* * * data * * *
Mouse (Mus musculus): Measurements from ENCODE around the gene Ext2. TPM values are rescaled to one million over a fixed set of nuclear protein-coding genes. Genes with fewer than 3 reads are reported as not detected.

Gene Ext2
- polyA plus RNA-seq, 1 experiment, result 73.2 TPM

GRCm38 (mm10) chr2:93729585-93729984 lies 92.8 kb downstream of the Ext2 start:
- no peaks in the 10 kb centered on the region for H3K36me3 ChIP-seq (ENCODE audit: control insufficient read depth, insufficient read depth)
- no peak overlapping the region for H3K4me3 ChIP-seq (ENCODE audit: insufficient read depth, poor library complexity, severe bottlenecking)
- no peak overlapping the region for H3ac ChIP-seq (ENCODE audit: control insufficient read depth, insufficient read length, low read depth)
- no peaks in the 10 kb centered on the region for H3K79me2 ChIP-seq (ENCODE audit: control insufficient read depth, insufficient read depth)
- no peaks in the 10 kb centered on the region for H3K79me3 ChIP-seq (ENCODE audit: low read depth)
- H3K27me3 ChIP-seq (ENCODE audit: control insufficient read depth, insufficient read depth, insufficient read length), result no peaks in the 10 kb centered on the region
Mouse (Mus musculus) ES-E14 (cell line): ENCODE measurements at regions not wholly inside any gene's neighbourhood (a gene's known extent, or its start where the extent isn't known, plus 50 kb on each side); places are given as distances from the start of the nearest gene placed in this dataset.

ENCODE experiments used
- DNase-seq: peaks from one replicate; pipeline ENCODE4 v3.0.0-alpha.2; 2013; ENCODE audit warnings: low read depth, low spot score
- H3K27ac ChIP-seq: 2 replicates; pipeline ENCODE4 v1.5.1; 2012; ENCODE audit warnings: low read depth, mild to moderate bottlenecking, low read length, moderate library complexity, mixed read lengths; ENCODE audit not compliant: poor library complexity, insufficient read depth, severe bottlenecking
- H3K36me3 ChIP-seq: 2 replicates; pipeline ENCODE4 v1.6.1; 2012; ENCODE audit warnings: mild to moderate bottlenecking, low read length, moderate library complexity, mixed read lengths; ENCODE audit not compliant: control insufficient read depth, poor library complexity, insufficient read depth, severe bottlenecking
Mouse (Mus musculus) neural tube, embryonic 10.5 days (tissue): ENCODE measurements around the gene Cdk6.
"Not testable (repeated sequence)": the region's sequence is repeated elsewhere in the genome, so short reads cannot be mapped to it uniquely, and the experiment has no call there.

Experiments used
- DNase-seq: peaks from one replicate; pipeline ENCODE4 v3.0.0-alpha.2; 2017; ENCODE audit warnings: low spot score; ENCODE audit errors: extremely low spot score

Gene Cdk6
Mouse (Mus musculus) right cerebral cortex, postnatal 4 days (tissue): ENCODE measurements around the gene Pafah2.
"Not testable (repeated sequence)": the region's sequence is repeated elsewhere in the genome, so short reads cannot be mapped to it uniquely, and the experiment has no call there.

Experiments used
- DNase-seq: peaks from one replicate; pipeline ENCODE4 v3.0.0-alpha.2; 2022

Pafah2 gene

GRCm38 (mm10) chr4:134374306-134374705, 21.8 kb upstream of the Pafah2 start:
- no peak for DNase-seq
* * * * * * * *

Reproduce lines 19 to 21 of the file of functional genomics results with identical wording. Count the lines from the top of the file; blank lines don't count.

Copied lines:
- DNase-seq: peaks from one replicate; pipeline ENCODE4 v3.0.0-alpha.2; 2017; ENCODE audit warnings: low spot score; ENCODE audit errors: extremely low spot score

Gene Cdk6
Mouse (Mus musculus) right cerebral cortex, postnatal 4 days (tissue): ENCODE measurements around the gene Pafah2.